The Acoustic Works are composed of several layers of textile, each with a specific density and texture, designed in order for sound waves spread and get lost in the fabric, rather than bounce back into the room, like walls, ceiling and glass does. When sound waves don't bounce back, it avoids echoing (reverberation) of sound.
The material we use in our acoustic works absorbs about 95% of the sound waves (Aw 0,95) that hit the work, which is one of the best, if not the best sound absorbing quality on the market.
The Acoustic Works have the biggest impact near the receiver of the sound, at ear height. For instance, at your desk or your dining table near the receiver(s). This way, a single Acoustic Work can lead to a significant improvement for the receiver, even in a big space. The bigger the surface, the greater the effect will be. To make a bigger impact, you can place one or more Acoustic Works on other walls nearby, preferably opposite each other, so that sound waves cannot bounce back and forth.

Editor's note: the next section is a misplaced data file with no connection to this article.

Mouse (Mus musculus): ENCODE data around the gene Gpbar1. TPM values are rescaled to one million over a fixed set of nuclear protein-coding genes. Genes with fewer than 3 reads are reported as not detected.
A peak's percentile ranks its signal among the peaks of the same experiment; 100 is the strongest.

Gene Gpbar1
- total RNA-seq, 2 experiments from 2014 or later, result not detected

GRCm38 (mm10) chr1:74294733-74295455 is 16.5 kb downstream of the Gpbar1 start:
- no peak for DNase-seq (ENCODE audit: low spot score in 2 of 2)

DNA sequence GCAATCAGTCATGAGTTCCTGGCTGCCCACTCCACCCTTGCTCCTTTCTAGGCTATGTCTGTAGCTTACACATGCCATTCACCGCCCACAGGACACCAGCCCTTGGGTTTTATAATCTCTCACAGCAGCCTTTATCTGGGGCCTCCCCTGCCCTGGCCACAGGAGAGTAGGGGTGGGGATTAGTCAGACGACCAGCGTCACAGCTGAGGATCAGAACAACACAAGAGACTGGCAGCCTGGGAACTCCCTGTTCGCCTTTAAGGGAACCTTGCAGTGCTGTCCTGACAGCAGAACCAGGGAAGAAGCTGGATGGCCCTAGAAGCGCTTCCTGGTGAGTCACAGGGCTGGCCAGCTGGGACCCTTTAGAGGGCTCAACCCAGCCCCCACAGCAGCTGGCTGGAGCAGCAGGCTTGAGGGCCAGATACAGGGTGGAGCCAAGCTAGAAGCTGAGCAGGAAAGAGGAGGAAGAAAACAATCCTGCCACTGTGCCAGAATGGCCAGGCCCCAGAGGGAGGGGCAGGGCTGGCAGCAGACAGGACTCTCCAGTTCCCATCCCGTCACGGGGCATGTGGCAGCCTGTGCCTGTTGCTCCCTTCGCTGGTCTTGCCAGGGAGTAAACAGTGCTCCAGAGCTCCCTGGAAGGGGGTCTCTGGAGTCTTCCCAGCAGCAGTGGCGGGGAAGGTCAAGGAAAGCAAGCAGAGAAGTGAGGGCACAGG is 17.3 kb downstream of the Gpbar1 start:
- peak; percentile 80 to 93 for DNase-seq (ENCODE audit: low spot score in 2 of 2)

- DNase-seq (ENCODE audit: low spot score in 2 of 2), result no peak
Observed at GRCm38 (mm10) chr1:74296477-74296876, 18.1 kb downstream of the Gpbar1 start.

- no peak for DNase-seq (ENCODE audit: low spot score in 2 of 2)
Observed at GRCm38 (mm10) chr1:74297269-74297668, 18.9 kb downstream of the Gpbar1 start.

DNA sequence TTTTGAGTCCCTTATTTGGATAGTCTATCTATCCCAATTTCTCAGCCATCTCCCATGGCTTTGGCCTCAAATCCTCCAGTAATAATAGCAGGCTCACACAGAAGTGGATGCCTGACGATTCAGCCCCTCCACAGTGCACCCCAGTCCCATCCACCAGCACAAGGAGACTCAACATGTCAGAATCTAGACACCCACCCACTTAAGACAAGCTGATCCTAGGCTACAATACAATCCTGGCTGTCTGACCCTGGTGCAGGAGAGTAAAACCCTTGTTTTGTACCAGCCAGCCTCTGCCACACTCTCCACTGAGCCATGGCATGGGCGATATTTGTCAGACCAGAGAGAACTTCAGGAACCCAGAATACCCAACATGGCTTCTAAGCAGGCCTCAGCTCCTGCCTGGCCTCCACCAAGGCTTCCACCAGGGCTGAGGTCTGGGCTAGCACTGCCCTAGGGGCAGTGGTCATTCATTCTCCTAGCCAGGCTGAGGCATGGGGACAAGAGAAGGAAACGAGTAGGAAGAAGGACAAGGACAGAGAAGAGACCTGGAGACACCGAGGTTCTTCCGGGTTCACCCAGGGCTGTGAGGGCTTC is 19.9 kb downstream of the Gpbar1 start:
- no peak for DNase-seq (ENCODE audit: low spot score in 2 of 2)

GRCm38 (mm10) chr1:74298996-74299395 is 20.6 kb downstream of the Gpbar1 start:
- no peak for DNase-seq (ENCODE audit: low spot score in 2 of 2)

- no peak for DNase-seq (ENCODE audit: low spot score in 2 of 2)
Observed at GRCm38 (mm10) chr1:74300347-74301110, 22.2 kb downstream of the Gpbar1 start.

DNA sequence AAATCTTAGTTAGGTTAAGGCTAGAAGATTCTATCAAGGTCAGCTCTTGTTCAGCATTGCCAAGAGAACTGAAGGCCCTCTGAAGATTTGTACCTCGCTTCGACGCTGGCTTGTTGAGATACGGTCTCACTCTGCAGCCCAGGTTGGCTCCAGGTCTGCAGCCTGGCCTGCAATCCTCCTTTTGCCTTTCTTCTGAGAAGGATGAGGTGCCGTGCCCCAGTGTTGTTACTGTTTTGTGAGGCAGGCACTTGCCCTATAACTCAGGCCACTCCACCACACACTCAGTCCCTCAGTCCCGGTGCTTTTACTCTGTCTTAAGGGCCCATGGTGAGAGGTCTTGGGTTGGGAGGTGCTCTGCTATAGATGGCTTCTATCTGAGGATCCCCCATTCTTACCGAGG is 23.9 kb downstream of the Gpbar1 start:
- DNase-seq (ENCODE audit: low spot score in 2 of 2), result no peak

Sorry to say this, but 'it depends'. It depends on the layout of your space, the height of your ceiling and it depend heavily on the soft materials already present in your space, because these already absorb some sound. If you don't have any soft furnishings, so no carpet, no curtains, sofa etc, then you will have significant improvements to make. For offices without any soft materials there is a rule of thumb to apply acoustic materials totaling about 1/3rd of your floor surface. So in that case a room of 10m2 would need about 3.3m2 of acoustic materials. However, most likely you already have soft materials that absorb some sound in the space. Then you can use much less surface to improve acoustics. We advise to hang the Acoustic Works where the echoing is strongest. The best place is to hang it near the receiver of the sound, at ear height. To make a bigger impact, you can place one or more Acoustic Works on other walls nearby, preferably opposite each other, so that sound waves cannot bounce back and forth.